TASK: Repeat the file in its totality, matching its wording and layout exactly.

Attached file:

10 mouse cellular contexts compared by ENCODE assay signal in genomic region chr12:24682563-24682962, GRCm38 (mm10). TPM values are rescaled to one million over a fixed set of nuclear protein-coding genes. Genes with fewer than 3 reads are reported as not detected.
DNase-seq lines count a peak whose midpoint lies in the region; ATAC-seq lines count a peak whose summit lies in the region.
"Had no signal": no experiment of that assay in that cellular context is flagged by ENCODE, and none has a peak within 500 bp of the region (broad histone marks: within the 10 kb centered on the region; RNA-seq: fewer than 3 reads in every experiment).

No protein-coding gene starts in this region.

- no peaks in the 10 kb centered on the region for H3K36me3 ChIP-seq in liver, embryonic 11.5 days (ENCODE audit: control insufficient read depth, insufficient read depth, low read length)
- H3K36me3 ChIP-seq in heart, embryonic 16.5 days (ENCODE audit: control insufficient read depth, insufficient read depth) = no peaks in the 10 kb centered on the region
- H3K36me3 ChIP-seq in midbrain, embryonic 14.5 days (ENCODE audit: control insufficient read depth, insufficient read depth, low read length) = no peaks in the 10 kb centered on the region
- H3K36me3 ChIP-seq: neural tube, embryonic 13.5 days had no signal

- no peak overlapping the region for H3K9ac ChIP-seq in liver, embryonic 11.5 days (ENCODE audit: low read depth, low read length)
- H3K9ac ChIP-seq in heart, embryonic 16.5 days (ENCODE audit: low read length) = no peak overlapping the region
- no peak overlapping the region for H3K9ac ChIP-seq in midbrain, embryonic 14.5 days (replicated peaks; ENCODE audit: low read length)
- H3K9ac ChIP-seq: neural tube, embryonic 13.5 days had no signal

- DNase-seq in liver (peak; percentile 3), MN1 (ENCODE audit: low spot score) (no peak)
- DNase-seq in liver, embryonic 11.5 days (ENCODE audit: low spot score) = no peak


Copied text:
10 mouse cellular contexts compared by ENCODE assay signal in genomic region chr12:24682563-24682962, GRCm38 (mm10). TPM values are rescaled to one million over a fixed set of nuclear protein-coding genes. Genes with fewer than 3 reads are reported as not detected.
DNase-seq lines count a peak whose midpoint lies in the region; ATAC-seq lines count a peak whose summit lies in the region.
"Had no signal": no experiment of that assay in that cellular context is flagged by ENCODE, and none has a peak within 500 bp of the region (broad histone marks: within the 10 kb centered on the region; RNA-seq: fewer than 3 reads in every experiment).

No protein-coding gene starts in this region.

- no peaks in the 10 kb centered on the region for H3K36me3 ChIP-seq in liver, embryonic 11.5 days (ENCODE audit: control insufficient read depth, insufficient read depth, low read length)
- H3K36me3 ChIP-seq in heart, embryonic 16.5 days (ENCODE audit: control insufficient read depth, insufficient read depth) = no peaks in the 10 kb centered on the region
- H3K36me3 ChIP-seq in midbrain, embryonic 14.5 days (ENCODE audit: control insufficient read depth, insufficient read depth, low read length) = no peaks in the 10 kb centered on the region
- H3K36me3 ChIP-seq: neural tube, embryonic 13.5 days had no signal

- no peak overlapping the region for H3K9ac ChIP-seq in liver, embryonic 11.5 days (ENCODE audit: low read depth, low read length)
- H3K9ac ChIP-seq in heart, embryonic 16.5 days (ENCODE audit: low read length) = no peak overlapping the region
- no peak overlapping the region for H3K9ac ChIP-seq in midbrain, embryonic 14.5 days (replicated peaks; ENCODE audit: low read length)
- H3K9ac ChIP-seq: neural tube, embryonic 13.5 days had no signal

- DNase-seq in liver (peak; percentile 3), MN1 (ENCODE audit: low spot score) (no peak)
- DNase-seq in liver, embryonic 11.5 days (ENCODE audit: low spot score) = no peak